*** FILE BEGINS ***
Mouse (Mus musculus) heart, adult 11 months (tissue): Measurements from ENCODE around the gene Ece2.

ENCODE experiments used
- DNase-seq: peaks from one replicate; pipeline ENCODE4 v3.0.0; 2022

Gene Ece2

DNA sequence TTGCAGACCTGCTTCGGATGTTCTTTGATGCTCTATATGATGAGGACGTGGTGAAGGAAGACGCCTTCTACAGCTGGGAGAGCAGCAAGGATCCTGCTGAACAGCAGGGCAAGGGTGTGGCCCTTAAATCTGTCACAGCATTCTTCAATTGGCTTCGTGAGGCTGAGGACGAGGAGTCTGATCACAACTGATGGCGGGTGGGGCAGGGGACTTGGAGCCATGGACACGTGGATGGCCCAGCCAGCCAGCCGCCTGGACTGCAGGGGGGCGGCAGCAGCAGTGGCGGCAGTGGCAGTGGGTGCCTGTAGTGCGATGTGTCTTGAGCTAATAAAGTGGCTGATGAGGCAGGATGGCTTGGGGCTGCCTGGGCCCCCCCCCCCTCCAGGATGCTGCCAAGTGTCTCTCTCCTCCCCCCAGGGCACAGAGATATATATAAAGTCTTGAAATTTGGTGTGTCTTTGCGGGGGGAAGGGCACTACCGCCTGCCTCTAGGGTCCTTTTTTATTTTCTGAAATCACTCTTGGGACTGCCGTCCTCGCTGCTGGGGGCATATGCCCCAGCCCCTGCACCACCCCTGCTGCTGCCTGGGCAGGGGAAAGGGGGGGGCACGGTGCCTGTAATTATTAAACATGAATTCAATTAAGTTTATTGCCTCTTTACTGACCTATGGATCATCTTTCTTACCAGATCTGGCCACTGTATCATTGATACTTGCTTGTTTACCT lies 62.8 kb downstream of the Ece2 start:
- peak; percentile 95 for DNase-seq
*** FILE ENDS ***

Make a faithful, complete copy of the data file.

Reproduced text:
Mouse (Mus musculus) heart, adult 11 months (tissue): Measurements from ENCODE around the gene Ece2.

ENCODE experiments used
- DNase-seq: peaks from one replicate; pipeline ENCODE4 v3.0.0; 2022

Gene Ece2

DNA sequence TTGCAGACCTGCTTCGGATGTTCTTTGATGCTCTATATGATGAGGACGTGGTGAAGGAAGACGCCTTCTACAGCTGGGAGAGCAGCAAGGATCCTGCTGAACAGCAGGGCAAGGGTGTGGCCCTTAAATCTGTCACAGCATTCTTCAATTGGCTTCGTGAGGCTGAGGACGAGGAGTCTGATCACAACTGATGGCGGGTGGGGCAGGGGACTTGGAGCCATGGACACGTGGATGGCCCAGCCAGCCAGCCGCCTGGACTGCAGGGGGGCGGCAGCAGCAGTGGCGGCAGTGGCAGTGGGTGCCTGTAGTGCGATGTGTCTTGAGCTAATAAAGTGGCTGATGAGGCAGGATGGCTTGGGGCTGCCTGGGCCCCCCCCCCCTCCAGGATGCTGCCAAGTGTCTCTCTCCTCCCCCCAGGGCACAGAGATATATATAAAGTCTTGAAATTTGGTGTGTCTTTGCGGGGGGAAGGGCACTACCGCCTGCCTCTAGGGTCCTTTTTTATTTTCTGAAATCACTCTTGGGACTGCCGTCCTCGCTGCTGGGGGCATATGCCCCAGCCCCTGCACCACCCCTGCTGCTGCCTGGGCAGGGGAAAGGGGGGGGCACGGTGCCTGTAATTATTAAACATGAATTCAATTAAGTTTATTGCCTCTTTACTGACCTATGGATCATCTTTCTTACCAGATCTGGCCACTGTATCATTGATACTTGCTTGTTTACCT lies 62.8 kb downstream of the Ece2 start:
- peak; percentile 95 for DNase-seq